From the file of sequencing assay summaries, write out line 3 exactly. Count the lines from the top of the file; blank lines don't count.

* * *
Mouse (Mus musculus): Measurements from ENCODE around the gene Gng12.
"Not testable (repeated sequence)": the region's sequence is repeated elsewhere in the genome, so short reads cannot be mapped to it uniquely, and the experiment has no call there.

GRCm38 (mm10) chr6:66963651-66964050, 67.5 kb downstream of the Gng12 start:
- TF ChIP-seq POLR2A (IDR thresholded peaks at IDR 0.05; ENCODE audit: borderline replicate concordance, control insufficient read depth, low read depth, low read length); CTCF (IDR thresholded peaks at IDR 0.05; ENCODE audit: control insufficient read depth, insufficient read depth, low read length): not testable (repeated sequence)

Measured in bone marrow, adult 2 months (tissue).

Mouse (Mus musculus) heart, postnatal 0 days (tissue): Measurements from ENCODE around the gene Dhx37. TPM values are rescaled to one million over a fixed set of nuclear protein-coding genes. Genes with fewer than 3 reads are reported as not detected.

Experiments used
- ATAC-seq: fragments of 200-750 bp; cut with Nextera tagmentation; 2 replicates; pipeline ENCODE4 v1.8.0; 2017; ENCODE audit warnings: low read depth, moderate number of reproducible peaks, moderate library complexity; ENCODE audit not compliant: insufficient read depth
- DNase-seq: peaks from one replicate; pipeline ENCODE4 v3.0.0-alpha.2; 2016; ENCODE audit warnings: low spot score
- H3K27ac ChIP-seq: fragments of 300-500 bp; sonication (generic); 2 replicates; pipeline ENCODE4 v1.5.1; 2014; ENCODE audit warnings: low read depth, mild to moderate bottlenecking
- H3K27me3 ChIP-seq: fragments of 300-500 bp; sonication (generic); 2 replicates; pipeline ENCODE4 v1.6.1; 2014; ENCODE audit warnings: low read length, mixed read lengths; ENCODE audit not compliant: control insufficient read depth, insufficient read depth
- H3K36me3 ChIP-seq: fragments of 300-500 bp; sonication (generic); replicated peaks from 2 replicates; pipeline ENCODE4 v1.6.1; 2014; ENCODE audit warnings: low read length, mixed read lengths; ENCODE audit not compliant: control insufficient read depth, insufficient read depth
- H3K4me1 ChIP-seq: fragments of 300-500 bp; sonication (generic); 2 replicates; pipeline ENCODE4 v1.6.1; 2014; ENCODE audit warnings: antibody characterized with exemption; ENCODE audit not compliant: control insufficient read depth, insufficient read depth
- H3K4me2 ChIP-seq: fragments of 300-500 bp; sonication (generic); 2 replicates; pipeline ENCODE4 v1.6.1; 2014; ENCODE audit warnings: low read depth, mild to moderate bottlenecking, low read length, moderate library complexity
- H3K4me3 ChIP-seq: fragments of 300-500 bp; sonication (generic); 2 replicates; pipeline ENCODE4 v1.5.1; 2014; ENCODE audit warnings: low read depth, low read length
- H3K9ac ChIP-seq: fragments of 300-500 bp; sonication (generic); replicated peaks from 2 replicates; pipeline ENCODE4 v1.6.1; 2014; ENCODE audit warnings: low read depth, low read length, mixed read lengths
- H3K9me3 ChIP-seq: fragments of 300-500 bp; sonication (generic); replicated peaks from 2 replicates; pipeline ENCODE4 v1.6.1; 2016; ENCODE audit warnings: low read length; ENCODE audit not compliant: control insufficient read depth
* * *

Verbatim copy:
GRCm38 (mm10) chr6:66963651-66964050, 67.5 kb downstream of the Gng12 start: